Imagining a better future for women, newborns and next generations

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As part of our #heartforher campaign, we are sharing remarkable stories of dedication and the extraordinary ways lives are changed at The Royal. Your end of financial year donation will help our incredible doctors and medical teams provide the best possible care and treatment – and create hope for women like Briana.

Briana Forman’s life was turned upside down in March this year when she woke up in the middle of the night feeling as if there was “a hot knife” stabbing into her right breast.

Over the next two weeks, an ultrasound and a biopsy confirmed every woman’s worst fears. The 28-year-old nurse had a highly aggressive tumour of 2.4 centimetres in diameter. She needed chemotherapy. And fast. 

“I was just devastated,” the Kiwi-born, Australian-raised Briana recalls. “I have always wanted to have children. Some of my colleagues tried to prepare me for the possibility that I may not have enough time to do egg retrieval before my treatment began.”

But then a little miracle happened. During her consultations with the cancer specialists, they told her about the new, publicly funded oncofertility service at The Royal Hospital for Women in Randwick, now available for cancer patients at The Fertility & Research Centre.

She would be able to have three weeks of fertility treatment there before she began her chemotherapy treatment. Those precious weeks, under the care of The Royal’s fellow in obstetrics and gynaecology, Dr Stephanie Sii, allowed the retrieval and storage of her eggs – and gave her a fighting chance of having a family if she ever chooses to do so.

The Fertility & Research Centre is a first in Australia, offering a full range of fertility services for cancer patients, nation-wide. As well as harvesting eggs, the Centre will freeze eggs, embryos, ovarian tissue for women and girls, and testicular tissue and sperm for men and boys. Patients like Briana, no matter where in Australia they live, will be able to return later in life if they want to start a family, and have access to the Centre’s publicly funded IVF service. The Centre also offers fertility treatment for parents with a known or detected predisposition to genetic disorders, past miscarriages and ectopic pregnancies.

The Director of the Centre is Professor Bill Ledger, one of the country’s leading IVF specialists and Head of the Royal’s Reproductive Medicine Department.  

“Chemotherapy and radiotherapy will treat a patient’s cancer, but it will destroy their store of eggs or sperm. We can help to preserve a patient’s chances of having children after their chemo or radiotherapy has worked by quickly freezing eggs, embryos and sperm before their treatment starts,” Professor Ledger said.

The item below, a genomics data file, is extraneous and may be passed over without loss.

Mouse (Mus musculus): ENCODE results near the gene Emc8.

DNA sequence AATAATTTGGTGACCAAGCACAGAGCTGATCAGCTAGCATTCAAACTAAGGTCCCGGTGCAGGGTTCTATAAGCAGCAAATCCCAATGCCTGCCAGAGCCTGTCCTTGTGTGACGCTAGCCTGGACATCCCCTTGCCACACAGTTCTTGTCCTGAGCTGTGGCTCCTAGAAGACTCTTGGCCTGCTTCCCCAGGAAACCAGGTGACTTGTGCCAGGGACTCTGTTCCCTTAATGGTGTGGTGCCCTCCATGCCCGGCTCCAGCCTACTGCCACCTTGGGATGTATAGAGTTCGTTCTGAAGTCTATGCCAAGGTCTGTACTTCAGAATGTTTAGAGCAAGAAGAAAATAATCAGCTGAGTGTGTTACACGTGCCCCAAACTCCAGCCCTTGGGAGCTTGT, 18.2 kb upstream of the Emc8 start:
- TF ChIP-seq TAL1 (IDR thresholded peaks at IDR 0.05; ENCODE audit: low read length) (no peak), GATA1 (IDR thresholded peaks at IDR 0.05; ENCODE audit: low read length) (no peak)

“It’s an incredibly stressful time for the patient and their whole family. The likely loss of their ability to start their family in the future often adds an extra burden. To have access to fertility preservation services before, during and after treatment only seems fair.  We built our new Centre at The Royal to help young women and men preserve their fertility before cancer treatment. Thanks to support from the NSW State Government we have managed to provide this service at no cost to the patient.”

Briana says she will never forget her first consultation with Dr Sii.

 “Everything was just so overwhelming, not only to find out I had an aggressive cancer, but also that I may not have the chance to have a family. Stephanie just kept explaining everything so calmly and reassuringly. In the midst of a life-changing diagnosis they gave me hope for the future.

Although only three eggs were retrieved, they give Briana an enormous sense of comfort. Dr Sii is keen for Briana to try harvesting more eggs once she has completed her 16 cycles of chemotherapy in September. During chemotherapy, Briana’s ovaries will be protected by hormone therapy.

 “And one day, when I want to start a family, I will come back and use the IVF service."

The new oncofertility service and its highly specialised laboratory was officially opened in November 2019 by NSW Health Minister Brad Hazzard. “I am beyond grateful that this free service exists for oncology patients.” Briana said.

This country is well regarded globally for treatment of patients with fertility and reproductive issues.  Australian specialists achieved the world’s first donor egg pregnancy, the first frozen embryo pregnancy and the first IVF multiple pregnancies. The Royal's Fertility & Research Centre takes this excellence to the next level.

Professor Ledger recalls his early days in IVF, working in Adelaide: “It was an incredibly exciting time to be in Australia – I was part of that first wave of scientists and doctors who were making huge advancements every year,” he recalls.

“Then, success rates were less than 15 per cent per cycle of treatment. It was such a buzz whenever a woman became pregnant that we all went to the pub to celebrate!” he recalls.

Today, for a woman aged 35 or under, the chance of a healthy child from one cycle of IVF treatment is more than 50 per cent. One in 24 babies in Australia is now born as a result of IVF. “We could never have imagined this success 25 years ago,” he said.

The Fertility & Research Centre is also open for low-cost fertility treatment for women and men without cancer.

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